In advance of the weekend flare-up, firefighters smothered portions of the Santa Barbara County hills with hundreds of thousands of gallons of fire retardant to keep embers from igniting spot fires. Some hillsides were intentionally denuded above Montecito, Summerland and Carpinteria, including in Romero and Toro canyons, to limit the potential damage.

Santa Barbara County Fire Division Chief Martin Johnson told reporters Saturday night that the aggressive prevention measures had paid off. Hundreds of homes were spared.

“Earlier this evening I was asked the question, ‘How many structures did we lose today?’ ” Johnson said. “That’s the wrong question to ask. The question to ask is, how many did we save today?”

As the winds began to die down in Santa Barbara early Sunday, fire officials said they were going to take advantage of the moment and extinguish smoldering hot spots in the Montecito area.

Rusty Smith, 57, said he fled his home on Gibraltar Road about 1 a.m. Sunday. He stayed with a friend nearby and set his alarm clock to wake him every 90 minutes so he could see if the flames had reached his house.

But firefighters managed to save Smith’s house and about two dozen others in the neighborhood.

“I wasn’t worried. You know when things are out of your control,” Smith said Sunday afternoon, as he swept debris from the driveway of his neighbor’s house. “But we know we were fortunate.”

Resident Lucas Merrick returned Sunday around noon to find that his home also had been spared. As helicopters dropped water on smoldering vegetation, Merrick said his hillside property is much more than a home for him and other residents.

“There’s a spiritual element,” he said. “That’s why people decide to live here.”

Not all homes were spared. On Sunday, a multimillion-dollar house on Park Hill Lane in the Montecito hills was still burning. From the outside, the Spanish-style structure appeared intact, but the interior was almost completely gutted.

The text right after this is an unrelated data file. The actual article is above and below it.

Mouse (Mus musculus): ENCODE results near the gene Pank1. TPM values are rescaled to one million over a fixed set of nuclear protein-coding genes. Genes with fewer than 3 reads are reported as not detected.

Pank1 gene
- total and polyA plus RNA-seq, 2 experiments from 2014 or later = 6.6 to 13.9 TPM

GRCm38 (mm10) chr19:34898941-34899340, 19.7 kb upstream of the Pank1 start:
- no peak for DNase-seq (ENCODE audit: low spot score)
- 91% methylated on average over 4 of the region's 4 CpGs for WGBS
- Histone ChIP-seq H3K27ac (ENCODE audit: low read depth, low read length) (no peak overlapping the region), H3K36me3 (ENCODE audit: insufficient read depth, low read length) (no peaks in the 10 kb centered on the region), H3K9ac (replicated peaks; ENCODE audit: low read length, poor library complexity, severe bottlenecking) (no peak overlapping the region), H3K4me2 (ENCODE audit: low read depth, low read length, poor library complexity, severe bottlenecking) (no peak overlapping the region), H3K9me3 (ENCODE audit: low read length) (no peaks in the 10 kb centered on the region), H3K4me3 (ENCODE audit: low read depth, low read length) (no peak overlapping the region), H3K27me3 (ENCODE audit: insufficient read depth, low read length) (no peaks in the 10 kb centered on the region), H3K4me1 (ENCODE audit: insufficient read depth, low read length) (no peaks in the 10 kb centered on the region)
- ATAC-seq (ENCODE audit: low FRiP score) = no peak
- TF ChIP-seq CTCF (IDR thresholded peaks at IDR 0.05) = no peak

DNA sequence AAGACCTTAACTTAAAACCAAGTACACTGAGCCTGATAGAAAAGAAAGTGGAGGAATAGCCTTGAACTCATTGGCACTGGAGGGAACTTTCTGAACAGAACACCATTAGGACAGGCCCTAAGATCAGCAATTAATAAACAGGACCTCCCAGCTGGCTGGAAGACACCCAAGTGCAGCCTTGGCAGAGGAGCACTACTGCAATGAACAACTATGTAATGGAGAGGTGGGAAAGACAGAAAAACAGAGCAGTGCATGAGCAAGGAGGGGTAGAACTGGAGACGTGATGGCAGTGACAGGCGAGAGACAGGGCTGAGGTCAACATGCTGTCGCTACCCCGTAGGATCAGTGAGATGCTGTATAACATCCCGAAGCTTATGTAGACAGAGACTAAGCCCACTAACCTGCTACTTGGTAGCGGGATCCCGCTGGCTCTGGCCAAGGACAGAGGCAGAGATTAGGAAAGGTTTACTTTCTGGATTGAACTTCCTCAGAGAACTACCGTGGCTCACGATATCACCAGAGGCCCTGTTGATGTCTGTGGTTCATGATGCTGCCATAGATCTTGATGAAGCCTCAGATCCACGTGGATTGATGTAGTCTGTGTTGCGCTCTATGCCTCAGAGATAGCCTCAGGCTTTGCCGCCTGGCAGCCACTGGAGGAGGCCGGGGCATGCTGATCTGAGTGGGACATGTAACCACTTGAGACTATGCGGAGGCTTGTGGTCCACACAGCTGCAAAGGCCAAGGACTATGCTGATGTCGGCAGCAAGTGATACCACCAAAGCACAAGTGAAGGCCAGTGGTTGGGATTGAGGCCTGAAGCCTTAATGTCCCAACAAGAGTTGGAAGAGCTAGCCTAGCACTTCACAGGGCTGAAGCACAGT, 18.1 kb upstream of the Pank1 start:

All that remained was smoldering ash.

Despite the loss or damage of some homes in the Montecito hills, fire officials emphasized that more homes were saved than lost.

“This is the worst fire condition I’ve seen in the last 32 years,” said Capt. Dave Zaniboni, a spokesman for the Santa Barbara County Fire Department. “It could have been a lot worse. We could have easily lost firefighters or had more homes destroyed. It was a great effort by firefighters.”

Orange County Battalion Chief Mike Summers huddled with his team of firefighters gathered in the parking lot of Cold Springs Elementary School to discuss the day’s plans. The fire had reached into the backyards of some homes on Saturday, and officials wanted to make sure that they were no longer threatened.

He said his crews would be patrolling along Coyote Road to clean up any hot spots.

Despite the long hours, Summers said his team was in good spirits and well-rested. He’s been on the fire for about a week and expects to work through Christmas.

“Many of the firefighters have kids and families waiting at home,” he said. “But we are here for the community. Our first priority is the community, and then our second is family waiting back home.”

Humboldt firefighter Jake Illiam, who was among the crews working in Montecito, said he was also missing his family. He said his daughter will turn 1 this week.

“Today was her birthday party,” he said.

Fire officials said that 8,300 fire personnel have been mobilized to fight the Thomas fire — the largest mobilization of fire crews to fight any wildfire in California history. Firefighting costs so far stand at $110 million.

By Saturday afternoon, Santa Barbara County appeared to be in recovery mode as evacuation orders were lifted for areas around Carpinteria.

For more information about wildfire safety, call CJ Suppression at 888-821-2334 or visit the website at www.cjsuppression.com.